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They had an unprecedented coalition.

Two big-name former rivals to lead the push: Republican Mayor Jerry Sanders and Democratic Councilwoman Donna Frye. A compelling message: the city’s public safety is suffering. The first real comprehensive package of reforms and taxes the city of San Diego had seen since it plunged into the abyss earlier in the decade. Business. Labor.

And they got trounced.

Maybe in another climate it would’ve been different, if it wasn’t a midterm and the turnout had been higher or if the economy wasn’t so rancid.

Regardless, Sanders returns to work today facing the very real possibility that city services will be significantly thinner when he’s done than they were when he began. By waiting until the last moment, he may have only given himself this one chance to put a financial package before voters.

He’ll have to come up yet another plan to comply with the pledge he made to voters in 2005 and 2008 — that he’d be the one to fix the city’s chronic budget mess once and for all. If the Yes on D campaign was truthful, don’t expect the same public safety protection, library hours, park upkeep and whatever else you rely on from your local government.

Regardless of district or demographic, the message from voters was simple: They can’t afford to pay the taxes and fees already on the table, and they don’t trust City Hall.

“It’s another expense for people who are paying more. Always taxes, taxes,” said Lorena Alvarez, a 38-year-old immigrant in City Heights.

“I think they’ve got the money they need — they need to spend their money more wisely,” said Robert Johnson, 69, of Rancho Bernardo.

John Nienstedt, the pollster for No on D, said the opposing campaign faced three hurdles from the start: low voter trust, low turnout and opponents with official city titles on the attack.

“The overall point is that this was a super tough sell from the outset,” he said.

The kind of voter that would vote for a tax increase, Nienstedt said, wasn’t the kind who would come out to vote in droves in a midterm election.

“Had they gone in 2008, they would’ve had a better shot,” he said.

Sanders certainly had earlier chances to try to put a coalition and a ballot measure together. But he had long held out against supporting any tax increase from his early days on the campaign trail. He chose not to shock the system but rather go for incremental change and bet on a continued strong economy. Then, that economy dropped out. And it didn’t come back. Officials in private and public raced down to the wire to get an admittedly flawed proposition before voters this fall.

Frye shrugged at the suggestion that the measure could’ve done better in a different election. There’s never a good time to ask people for more money, she said. Going forward, though, things are going to get worse, she said.

“There are not going to be better options. They are going to be worse options,” Frye said.

The councilwoman, whose nine-year stint on the City Council ends next month, said she thinks the coalition that came together around Proposition D isn’t going away. And either is she.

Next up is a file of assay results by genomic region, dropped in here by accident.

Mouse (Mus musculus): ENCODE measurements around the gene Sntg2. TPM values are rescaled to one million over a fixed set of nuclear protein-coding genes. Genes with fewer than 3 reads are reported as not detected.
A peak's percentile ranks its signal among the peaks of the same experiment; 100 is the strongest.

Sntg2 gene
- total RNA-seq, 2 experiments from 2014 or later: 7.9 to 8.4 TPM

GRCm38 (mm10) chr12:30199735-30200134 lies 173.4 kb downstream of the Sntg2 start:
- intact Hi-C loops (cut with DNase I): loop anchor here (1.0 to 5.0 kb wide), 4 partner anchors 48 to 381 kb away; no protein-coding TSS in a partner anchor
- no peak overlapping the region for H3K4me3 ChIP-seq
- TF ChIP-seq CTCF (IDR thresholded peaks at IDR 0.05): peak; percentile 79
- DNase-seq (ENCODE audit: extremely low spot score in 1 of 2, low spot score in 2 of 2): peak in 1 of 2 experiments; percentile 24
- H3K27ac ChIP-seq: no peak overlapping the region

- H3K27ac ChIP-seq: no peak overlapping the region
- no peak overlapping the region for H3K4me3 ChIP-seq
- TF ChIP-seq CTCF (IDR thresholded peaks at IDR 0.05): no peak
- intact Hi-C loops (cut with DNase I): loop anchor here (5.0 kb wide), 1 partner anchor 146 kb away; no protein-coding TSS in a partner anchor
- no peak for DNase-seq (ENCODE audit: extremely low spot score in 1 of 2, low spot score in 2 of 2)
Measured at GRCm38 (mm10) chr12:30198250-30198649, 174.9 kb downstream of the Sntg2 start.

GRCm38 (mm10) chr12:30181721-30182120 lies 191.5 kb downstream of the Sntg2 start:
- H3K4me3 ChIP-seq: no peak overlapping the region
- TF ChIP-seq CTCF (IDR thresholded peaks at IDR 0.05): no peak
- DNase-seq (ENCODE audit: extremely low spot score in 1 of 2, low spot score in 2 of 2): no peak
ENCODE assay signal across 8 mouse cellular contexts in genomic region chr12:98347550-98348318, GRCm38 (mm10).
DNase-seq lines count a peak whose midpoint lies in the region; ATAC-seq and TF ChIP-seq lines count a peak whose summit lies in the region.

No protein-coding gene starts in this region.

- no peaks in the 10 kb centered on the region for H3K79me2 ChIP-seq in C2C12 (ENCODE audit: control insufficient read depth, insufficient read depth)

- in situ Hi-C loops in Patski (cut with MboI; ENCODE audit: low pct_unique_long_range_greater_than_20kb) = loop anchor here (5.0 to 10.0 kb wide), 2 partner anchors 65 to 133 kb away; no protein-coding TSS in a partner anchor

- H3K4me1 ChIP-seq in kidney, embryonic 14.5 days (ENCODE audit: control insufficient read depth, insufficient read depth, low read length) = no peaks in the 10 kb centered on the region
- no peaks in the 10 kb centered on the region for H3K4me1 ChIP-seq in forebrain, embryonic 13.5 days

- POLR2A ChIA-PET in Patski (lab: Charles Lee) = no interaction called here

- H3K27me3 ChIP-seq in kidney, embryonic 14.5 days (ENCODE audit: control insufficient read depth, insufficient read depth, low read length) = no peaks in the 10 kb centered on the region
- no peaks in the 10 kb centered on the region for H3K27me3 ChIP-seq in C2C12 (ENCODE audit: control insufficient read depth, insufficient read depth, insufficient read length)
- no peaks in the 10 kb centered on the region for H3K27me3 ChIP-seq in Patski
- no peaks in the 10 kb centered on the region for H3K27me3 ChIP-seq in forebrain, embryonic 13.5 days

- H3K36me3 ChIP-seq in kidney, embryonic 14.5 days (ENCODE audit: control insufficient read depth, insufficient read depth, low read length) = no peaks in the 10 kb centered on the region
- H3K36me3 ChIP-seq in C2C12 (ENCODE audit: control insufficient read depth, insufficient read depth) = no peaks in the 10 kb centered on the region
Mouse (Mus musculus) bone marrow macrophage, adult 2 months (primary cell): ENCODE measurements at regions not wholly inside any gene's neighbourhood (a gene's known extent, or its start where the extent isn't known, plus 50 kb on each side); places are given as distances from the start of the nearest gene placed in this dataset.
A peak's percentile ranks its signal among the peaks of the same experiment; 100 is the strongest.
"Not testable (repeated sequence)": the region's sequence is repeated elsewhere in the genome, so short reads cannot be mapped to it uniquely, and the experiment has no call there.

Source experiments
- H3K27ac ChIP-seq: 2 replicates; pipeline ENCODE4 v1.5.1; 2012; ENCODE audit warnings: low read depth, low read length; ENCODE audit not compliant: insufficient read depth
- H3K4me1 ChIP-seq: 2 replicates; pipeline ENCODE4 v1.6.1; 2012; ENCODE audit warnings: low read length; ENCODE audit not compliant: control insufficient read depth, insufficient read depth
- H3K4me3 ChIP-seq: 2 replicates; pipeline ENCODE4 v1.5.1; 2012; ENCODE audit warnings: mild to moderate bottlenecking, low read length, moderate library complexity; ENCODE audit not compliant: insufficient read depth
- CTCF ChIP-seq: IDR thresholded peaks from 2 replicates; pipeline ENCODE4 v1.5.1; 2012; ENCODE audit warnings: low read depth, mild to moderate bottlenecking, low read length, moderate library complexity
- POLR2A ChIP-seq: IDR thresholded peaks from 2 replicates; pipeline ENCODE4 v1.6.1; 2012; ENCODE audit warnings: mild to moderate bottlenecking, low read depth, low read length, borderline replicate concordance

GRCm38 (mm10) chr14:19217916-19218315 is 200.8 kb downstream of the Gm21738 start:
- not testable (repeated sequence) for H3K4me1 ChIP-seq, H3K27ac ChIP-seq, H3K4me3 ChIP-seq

“I’m never gone,” Frye said.

The mayor and the business community now trust her, she said.

Still, for Frye, who put this whole thing in motion, the final big victory eluded her. She remains the spirited rebel on the short side of the big vote.

The loss does nothing to her legacy, she said, contrary to what some guy had predicted earlier.

“This is not my legacy. My legacy is standing up for the public. Giving them a choice. A chance to be heard,” she said. As a matter of fact, that’s what Prop. D did, she said: Put something out there for the public to decide on.

Earlier in the night, Murtaza Baxamusa, an analyst for the left-leaning Center on Policy Initiatives, waited for the first results to roll in. He said it was his big hope, regardless of what happened to Prop. D, that its coalition sticks together for another five years.

“That’s the only hope I have today,” he said.

The principal campaign opponents, Councilmen Carl DeMaio and Kevin Faulconer, said the coalition’s message that public safety cuts were coming was a bluff.

Now, San Diego will see if they’re right or if they’re bluffing.

DeMaio and Faulconer managed to win the campaign without giving a competing plan, but here’s the basic message: The city can cut employee compensation simply and fix its problems if it wants to, and it doesn’t need a tax increase to do it. DeMaio has promised his plan after the election.

The real onus to put together a coalition now falls on those two. Their reforms often ignored the practical roadblocks to getting things accomplished at City Hall, the kinds of roadblocks that can be overcome with a coalition.

Both have designs on being mayor in 2012. And both now have a mayor-like responsibility to show the city how to succeed the reality they’ve helped create.

“I think the voters have sent a very clear message tonight, which is do these things first,” Faulconer said of the reforms. “I’m ready to get to work and I’m optimistic that we’ll be able to get it done.”

Andrew Donohue wrote this story but received reporting help from Kelly Bennett, Liam Dillon and Adrian Florido. Please contact Donohue at andrew.donohue@voiceofsandiego.org or 619.325.0526. Follow him on Twitter: @AndrewDonohue.

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